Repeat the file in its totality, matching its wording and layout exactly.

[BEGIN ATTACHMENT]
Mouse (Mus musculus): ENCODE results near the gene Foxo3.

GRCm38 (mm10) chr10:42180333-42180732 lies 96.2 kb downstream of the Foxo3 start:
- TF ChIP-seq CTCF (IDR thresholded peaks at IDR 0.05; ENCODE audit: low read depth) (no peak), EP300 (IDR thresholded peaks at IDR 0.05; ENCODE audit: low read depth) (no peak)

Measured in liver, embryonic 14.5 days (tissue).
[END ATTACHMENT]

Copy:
Mouse (Mus musculus): ENCODE results near the gene Foxo3.

GRCm38 (mm10) chr10:42180333-42180732 lies 96.2 kb downstream of the Foxo3 start:
- TF ChIP-seq CTCF (IDR thresholded peaks at IDR 0.05; ENCODE audit: low read depth) (no peak), EP300 (IDR thresholded peaks at IDR 0.05; ENCODE audit: low read depth) (no peak)

Measured in liver, embryonic 14.5 days (tissue).